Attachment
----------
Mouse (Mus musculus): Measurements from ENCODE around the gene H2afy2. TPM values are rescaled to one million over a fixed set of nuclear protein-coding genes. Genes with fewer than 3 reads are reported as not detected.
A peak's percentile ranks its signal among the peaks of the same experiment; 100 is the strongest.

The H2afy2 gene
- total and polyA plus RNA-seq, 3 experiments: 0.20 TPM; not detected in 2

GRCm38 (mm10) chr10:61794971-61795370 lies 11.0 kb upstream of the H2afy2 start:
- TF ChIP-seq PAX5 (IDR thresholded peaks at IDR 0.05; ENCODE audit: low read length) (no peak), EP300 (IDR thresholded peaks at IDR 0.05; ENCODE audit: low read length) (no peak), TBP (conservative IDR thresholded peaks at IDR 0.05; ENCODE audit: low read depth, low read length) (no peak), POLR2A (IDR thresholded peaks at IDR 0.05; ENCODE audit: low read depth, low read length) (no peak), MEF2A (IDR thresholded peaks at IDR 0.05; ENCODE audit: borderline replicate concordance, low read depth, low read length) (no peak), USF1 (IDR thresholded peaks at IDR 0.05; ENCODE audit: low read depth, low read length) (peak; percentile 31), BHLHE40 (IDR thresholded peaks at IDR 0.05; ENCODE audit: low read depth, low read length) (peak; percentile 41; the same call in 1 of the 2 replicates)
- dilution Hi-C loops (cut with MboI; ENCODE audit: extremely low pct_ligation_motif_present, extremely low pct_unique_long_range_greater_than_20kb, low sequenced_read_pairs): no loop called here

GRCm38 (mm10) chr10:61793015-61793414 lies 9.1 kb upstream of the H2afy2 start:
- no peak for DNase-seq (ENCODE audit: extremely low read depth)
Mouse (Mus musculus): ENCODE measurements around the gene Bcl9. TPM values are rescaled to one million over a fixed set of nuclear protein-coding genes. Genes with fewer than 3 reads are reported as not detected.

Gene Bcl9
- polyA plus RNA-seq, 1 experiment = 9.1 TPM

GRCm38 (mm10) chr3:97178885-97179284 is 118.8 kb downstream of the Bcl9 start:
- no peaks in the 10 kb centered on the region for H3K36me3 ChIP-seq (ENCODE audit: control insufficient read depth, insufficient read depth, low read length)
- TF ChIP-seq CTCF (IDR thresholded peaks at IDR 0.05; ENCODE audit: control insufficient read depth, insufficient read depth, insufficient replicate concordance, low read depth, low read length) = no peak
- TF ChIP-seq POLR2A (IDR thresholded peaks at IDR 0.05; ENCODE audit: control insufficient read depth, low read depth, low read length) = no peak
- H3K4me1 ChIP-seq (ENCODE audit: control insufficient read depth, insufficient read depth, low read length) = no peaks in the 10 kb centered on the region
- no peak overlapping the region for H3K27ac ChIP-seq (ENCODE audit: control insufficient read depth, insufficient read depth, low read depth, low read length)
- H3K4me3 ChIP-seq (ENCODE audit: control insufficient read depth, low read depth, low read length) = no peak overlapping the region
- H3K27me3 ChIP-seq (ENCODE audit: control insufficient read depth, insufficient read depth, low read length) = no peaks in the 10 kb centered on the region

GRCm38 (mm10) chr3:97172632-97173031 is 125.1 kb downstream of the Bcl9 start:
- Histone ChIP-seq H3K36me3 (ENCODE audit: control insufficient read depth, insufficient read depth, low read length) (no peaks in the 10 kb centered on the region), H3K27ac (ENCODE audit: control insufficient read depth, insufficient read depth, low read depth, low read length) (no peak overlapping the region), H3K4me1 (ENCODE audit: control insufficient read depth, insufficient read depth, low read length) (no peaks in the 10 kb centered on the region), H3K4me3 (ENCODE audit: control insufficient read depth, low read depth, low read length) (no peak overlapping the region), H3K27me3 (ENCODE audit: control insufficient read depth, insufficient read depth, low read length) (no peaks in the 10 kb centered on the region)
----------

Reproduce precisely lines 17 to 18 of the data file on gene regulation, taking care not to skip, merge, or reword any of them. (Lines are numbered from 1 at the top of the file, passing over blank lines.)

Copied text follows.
- H3K4me1 ChIP-seq (ENCODE audit: control insufficient read depth, insufficient read depth, low read length) = no peaks in the 10 kb centered on the region
- no peak overlapping the region for H3K27ac ChIP-seq (ENCODE audit: control insufficient read depth, insufficient read depth, low read depth, low read length)